MQ9.setR0(calcR0 / 10);
  Serial.println("  done!.");

  if (isinf(calcR0)) {
    Serial.println("Warning: Connection issue, R0 is infinite (Open circuit detected) please check your wiring and supply");
    while (1);  //Infinite loop to halt the program
  if (calcR0 == 0) {
    Serial.println("Warning: Connection issue found, R0 is zero (Analog pin shorts to ground) please check your wiring and supply");
    while (1);   //Infinite loop to halt the program

  Serial.println("** Values from MQ-9 ****");
  Serial.println("CO  | ");

  // Initialize sensor
  if (!particleSensor.begin(Wire, I2C_SPEED_FAST)) // Use default I2C port, 400kHz speed
    Serial.println("MAX30105 was not found. Please check wiring/power. ");
    while (1);  //Infinite loop to halt the program
  Serial.println("Place your index finger on the sensor with steady pressure.");

  particleSensor.setup(); // Configure sensor with default settings
  particleSensor.setPulseAmplitudeRed(0x0A); // Turn Red LED to low to indicate sensor is running
  particleSensor.setPulseAmplitudeGreen(0); // Turn off Green LED

void loop() {
  unsigned long currentTime = millis();
  unsigned long currentMillis = millis();

  if (currentTime - timer >= 604800000) {
    // Reset the timer
    timer = currentTime;
    // Reset the counter
    counter = 0;

  else {
    if (currentMillis - time1 > 2){
      time1 = currentMillis;

    if (currentMillis - time2 > 1){
      time2 = currentMillis;

    if (currentMillis - time3 > 1){
      time3 = currentMillis;

    if (currentMillis - time4 > 1){
      time4 = currentMillis;


  //Threshold of each parameter
  if(sensorDustDensity >= 35.00){


  if(temp < 10){

  else if (temp > 30){


  if(humidity > 41){


  if(beatAvg > 100){


  if(CO > 100){


void dust ()
   for (int i = 0 ; i < 30 ; i++){
    digitalWrite(Dust_LED, HIGH);
    sensorADC += analogRead(Dust_measure);
    digitalWrite(Dust_LED, LOW);
  sensorADC = sensorADC / 10;
  sensorVoltage = (operating_voltage / 1024.0) * sensorADC * 11;

  if (sensorVoltage < zeroSensorDustDensity){
    sensorDustDensity = 0;
  else {
    sensorDustDensity = 0.17 * sensorVoltage - 0.1;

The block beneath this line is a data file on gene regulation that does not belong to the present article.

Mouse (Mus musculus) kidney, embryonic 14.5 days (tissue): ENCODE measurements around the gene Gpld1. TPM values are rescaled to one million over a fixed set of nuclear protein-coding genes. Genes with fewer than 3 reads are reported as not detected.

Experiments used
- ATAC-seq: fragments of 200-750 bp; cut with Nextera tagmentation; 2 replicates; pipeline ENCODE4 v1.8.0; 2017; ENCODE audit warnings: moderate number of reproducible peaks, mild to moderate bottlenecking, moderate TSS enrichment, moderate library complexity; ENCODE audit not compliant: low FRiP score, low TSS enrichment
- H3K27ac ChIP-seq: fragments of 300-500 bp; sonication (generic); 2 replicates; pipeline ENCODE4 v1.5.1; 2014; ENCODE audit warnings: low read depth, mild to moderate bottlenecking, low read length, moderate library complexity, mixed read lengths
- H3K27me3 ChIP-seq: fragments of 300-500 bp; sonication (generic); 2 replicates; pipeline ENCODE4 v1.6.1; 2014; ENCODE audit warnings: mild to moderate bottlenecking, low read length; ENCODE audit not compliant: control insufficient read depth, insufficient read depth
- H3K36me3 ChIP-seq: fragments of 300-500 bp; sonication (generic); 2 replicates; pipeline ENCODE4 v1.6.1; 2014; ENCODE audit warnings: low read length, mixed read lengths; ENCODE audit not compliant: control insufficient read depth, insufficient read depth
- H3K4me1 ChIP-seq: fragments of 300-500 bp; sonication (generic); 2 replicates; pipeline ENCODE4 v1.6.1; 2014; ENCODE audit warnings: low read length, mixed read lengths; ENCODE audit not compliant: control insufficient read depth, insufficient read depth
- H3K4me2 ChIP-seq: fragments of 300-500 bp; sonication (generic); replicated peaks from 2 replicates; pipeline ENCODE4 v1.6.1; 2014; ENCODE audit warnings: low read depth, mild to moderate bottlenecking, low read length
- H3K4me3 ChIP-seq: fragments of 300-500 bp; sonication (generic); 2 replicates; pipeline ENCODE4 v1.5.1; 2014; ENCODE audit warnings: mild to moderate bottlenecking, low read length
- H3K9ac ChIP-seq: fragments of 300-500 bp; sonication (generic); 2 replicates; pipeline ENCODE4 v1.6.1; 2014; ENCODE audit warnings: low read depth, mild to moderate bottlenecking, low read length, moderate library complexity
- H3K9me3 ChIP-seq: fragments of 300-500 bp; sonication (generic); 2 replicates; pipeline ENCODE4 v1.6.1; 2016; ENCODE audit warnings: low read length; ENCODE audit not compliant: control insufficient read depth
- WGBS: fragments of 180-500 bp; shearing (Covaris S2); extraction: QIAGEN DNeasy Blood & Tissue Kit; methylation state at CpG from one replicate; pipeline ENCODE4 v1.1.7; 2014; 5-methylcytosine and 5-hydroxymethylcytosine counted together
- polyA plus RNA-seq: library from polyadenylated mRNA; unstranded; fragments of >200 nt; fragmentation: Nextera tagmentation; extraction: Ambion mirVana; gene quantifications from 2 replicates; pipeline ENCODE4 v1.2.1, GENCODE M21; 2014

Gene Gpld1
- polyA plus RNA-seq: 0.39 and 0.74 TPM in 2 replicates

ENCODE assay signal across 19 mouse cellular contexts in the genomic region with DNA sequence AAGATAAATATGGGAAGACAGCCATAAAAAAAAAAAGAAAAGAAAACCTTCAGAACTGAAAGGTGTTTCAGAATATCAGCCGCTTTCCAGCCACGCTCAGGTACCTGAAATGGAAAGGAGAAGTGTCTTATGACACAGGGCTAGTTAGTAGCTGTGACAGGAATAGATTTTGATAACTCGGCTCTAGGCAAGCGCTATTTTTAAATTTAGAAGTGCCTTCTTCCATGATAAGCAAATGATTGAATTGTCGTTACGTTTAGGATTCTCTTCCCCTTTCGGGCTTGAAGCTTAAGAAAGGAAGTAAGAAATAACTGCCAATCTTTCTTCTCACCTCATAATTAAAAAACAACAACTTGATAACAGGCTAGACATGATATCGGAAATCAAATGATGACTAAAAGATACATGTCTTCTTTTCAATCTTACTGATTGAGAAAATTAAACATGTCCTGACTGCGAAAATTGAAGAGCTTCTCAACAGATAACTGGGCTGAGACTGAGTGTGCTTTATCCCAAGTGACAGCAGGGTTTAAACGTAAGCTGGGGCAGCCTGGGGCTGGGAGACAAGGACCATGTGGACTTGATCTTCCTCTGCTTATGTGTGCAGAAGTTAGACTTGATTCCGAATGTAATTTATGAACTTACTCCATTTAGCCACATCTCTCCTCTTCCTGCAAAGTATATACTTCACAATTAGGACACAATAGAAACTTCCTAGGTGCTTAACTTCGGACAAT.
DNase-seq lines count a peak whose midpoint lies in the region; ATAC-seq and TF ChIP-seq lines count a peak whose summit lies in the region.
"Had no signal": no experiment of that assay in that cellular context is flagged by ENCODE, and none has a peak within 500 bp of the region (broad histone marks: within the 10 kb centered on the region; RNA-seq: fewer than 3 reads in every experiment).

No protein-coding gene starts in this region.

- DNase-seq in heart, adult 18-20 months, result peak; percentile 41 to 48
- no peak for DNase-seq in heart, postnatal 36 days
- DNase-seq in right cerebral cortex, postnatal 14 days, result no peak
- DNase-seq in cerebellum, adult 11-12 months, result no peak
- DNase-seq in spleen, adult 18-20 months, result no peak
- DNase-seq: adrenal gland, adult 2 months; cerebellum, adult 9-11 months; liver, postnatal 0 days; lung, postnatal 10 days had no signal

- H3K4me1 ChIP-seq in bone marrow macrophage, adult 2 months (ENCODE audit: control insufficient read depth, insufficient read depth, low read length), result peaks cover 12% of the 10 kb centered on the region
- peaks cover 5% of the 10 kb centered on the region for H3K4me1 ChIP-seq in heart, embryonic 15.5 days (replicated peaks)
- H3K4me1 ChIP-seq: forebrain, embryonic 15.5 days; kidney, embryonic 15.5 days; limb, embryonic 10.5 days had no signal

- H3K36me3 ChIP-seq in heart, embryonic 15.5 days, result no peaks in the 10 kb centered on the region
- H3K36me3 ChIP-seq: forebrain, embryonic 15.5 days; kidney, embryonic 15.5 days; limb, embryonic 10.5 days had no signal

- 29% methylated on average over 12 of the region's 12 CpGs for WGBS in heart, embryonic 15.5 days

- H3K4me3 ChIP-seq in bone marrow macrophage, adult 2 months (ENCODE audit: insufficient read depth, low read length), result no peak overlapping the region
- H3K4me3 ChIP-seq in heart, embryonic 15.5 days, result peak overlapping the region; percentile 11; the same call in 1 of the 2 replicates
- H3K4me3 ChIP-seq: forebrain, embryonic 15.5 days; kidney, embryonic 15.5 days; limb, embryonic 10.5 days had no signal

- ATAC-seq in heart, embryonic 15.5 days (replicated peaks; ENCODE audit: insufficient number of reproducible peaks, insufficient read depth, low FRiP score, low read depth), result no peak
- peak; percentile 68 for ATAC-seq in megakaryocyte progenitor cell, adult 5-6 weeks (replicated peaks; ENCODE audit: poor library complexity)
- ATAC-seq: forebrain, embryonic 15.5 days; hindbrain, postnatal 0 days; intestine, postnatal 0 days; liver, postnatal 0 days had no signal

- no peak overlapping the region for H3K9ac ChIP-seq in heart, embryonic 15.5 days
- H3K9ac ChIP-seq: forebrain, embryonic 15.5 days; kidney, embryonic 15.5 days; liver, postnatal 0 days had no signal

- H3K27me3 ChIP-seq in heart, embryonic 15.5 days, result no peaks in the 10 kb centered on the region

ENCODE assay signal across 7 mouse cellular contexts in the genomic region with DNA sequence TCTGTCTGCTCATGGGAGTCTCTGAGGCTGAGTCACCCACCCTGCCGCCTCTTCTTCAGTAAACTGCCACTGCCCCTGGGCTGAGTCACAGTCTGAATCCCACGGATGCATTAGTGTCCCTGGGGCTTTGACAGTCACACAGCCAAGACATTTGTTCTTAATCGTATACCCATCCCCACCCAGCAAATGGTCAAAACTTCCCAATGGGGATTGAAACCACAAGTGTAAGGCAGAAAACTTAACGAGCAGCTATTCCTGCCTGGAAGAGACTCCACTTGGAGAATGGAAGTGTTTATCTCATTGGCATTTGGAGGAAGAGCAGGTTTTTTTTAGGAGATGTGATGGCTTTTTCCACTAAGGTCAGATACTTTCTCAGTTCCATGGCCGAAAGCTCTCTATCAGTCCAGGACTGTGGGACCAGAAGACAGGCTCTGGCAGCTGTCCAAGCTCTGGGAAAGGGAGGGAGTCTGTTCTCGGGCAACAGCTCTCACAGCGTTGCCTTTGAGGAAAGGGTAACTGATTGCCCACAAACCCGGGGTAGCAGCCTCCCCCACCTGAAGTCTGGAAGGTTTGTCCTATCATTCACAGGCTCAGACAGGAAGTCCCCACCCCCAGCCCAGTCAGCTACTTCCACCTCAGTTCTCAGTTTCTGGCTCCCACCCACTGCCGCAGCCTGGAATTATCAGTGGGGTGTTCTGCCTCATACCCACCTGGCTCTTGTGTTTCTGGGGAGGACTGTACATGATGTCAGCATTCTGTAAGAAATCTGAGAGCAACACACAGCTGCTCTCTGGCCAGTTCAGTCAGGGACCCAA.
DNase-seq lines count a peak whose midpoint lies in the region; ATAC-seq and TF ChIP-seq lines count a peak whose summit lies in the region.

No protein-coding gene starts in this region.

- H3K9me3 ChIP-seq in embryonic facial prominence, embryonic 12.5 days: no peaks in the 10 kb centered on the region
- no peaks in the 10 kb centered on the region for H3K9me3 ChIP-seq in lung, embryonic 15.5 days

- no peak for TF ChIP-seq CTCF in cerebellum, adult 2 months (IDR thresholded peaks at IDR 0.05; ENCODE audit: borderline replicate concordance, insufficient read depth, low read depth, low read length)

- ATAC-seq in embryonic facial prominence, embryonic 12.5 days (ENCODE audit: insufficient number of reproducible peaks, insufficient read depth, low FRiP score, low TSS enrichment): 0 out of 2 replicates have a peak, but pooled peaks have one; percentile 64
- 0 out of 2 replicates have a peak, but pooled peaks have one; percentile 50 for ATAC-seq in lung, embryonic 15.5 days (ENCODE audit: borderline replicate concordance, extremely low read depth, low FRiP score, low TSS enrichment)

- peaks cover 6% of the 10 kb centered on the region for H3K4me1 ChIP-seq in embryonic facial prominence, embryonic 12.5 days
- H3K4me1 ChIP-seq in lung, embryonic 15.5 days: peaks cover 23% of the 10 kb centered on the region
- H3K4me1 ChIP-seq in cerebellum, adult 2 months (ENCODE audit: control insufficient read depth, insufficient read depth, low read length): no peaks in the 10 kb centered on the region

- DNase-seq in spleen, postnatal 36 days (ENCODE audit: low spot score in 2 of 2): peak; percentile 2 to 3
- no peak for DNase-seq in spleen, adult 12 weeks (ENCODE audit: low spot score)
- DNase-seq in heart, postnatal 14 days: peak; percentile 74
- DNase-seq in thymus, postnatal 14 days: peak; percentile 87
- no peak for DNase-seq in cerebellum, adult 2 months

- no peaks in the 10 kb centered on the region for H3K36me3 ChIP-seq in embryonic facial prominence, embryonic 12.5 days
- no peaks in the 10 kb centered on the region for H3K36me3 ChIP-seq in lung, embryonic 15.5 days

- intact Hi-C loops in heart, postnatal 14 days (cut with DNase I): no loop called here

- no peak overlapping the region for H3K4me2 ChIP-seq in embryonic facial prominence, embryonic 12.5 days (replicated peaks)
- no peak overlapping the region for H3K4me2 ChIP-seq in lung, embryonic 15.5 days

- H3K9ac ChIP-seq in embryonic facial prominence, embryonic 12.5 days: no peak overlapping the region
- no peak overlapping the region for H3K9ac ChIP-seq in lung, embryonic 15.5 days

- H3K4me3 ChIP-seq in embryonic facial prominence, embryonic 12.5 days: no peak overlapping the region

Serial.print(" ");
  Serial.print(" μg/m3 | ");

void mq9 ()
  float CO = MQ9.readSensor();

  Serial.print("CO: ");
  Serial.println(" PPM");

void dht11 () 
  float temp = dht.readTemperature();
  float humidity = dht.readHumidity();

  Serial.print("Temp: ");
  Serial.print(" C ");
  Serial.print("Humidity: ");
  Serial.print(" % | ");


void max () 
  long irValue = particleSensor.getIR();

  if (checkForBeat(irValue) == true )
    //We sensed a beat! 
    long delta = millis() - lastBeat;
    lastBeat = millis();

    beatsPerMinute = 60 / (delta / 1000.0 );

    if (beatsPerMinute < 255 && beatsPerMinute > 20 )
      rates[rateSpot++] = (byte)beatsPerMinute; //Store this reading in the array 
      rateSpot %= RATE_SIZE; //Wrap variable

      //Take average of readings 
      beatAvg = 0 ;
       for (byte x = 0 ; x < RATE_SIZE ; x++)
        beatAvg += rates[x];
      beatAvg /= RATE_SIZE;
      beatAvg = beatAvg * 2;

  Serial.print( "IR=" );
  Serial.print( ", BPM=" );
  Serial.print( ", Avg BPM=" );

  if (irValue < 50000 )
    Serial.print( " No finger?" );
  Serial.print(" | ");


Here is your Clock Timer block:

It expects a BT message containing 5 readings, separated by ';' (semicolon character),
but it does not ask for complete messages (ending in \n) using the numberOfBytes=-1 code.

I looked at your transmitting code.
It does not send any ';' to the BT print stream SerialBT, and it terminates each reading with a \n (println), defeating any attempt to determine which reading is which.

Have the person who wrote the sketch and the person who wrote the AI2 code sit down together and agree on message formats.


well, could you help me by telling me how to change message format of the app to be appropriate with the transmitting code and what exactly should I add or change for the app to accept the code that uses println.

I have fixed the SerialBT.print() part of the code and now the app shows the readings, but now the readings aren't quiet accurate or similar to what is shown on the serial monitor. I did another test in which I turned off the serial monitor and used an external battery, the app functioned a lot faster but the readings were still different. Is there any baud rate that I should change?

The only reasons I can think of for variation of reading values between your serial monitor and the AI2 display are:

  • Time lag between println() and data reception in AI2, caused by running the AI2 Clock Timer too slow (ms high)
  • Failure to identify which reading is which in the messages, instead relying on their order, and slipping a cog because end of message delimiters (-1) were not implemented properly.

Only with access to current sending and receiving full code could any one diagnose any further.